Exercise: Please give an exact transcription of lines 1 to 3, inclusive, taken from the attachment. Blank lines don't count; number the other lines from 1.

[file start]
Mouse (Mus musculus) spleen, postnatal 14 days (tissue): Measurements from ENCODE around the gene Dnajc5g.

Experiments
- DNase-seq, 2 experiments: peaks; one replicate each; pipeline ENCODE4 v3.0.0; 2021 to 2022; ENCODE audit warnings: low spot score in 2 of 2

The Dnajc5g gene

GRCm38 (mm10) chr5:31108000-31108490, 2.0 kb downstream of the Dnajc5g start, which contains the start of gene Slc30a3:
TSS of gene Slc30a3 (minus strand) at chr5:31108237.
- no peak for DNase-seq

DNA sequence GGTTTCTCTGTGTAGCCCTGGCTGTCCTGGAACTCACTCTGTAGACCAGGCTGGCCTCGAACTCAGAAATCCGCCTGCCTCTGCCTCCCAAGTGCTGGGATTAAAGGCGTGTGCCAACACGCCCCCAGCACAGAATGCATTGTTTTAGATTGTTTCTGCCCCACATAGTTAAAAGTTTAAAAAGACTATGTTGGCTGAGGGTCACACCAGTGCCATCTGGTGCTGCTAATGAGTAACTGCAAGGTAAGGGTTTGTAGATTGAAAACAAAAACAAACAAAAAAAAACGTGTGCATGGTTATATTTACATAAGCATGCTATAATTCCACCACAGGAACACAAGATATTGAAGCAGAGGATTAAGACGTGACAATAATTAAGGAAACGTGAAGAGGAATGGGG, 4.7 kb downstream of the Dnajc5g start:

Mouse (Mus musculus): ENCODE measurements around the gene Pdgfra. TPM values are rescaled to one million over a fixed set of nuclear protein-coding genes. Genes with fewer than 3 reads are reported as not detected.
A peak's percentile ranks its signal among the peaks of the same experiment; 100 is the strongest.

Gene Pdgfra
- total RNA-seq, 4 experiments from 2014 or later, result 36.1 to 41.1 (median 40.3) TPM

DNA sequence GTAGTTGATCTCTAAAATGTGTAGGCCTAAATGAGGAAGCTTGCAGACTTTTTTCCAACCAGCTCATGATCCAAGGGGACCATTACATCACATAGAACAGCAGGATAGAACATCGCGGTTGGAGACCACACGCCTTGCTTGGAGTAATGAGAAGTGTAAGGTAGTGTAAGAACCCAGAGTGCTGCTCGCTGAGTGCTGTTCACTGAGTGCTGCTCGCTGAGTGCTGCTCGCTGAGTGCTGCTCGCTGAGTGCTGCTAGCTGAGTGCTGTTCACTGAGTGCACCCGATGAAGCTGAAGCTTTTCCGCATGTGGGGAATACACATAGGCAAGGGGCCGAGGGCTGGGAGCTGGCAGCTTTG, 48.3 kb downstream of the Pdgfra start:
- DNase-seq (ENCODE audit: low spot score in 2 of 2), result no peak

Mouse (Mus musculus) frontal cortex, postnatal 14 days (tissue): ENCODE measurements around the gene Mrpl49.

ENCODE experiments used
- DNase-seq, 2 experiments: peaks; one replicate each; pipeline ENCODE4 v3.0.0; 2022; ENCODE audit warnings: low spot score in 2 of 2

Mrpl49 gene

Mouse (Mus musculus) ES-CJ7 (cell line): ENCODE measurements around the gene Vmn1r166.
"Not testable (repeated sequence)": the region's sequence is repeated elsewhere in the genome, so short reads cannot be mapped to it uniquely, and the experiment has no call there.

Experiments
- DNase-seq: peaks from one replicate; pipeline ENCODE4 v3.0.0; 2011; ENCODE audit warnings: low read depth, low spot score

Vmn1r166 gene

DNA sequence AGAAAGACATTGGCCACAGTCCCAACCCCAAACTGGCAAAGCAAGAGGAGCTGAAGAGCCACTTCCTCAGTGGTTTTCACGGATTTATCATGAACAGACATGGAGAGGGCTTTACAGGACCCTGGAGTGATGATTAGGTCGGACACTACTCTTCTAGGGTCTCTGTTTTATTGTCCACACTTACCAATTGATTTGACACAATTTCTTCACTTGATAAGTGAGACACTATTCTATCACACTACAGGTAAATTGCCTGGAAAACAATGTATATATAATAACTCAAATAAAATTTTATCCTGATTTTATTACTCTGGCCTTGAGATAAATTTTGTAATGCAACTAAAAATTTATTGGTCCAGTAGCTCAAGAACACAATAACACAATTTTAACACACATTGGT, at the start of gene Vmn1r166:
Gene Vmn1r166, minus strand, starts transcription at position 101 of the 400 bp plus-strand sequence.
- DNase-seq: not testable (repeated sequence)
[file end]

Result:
Mouse (Mus musculus) spleen, postnatal 14 days (tissue): Measurements from ENCODE around the gene Dnajc5g.

Experiments
- DNase-seq, 2 experiments: peaks; one replicate each; pipeline ENCODE4 v3.0.0; 2021 to 2022; ENCODE audit warnings: low spot score in 2 of 2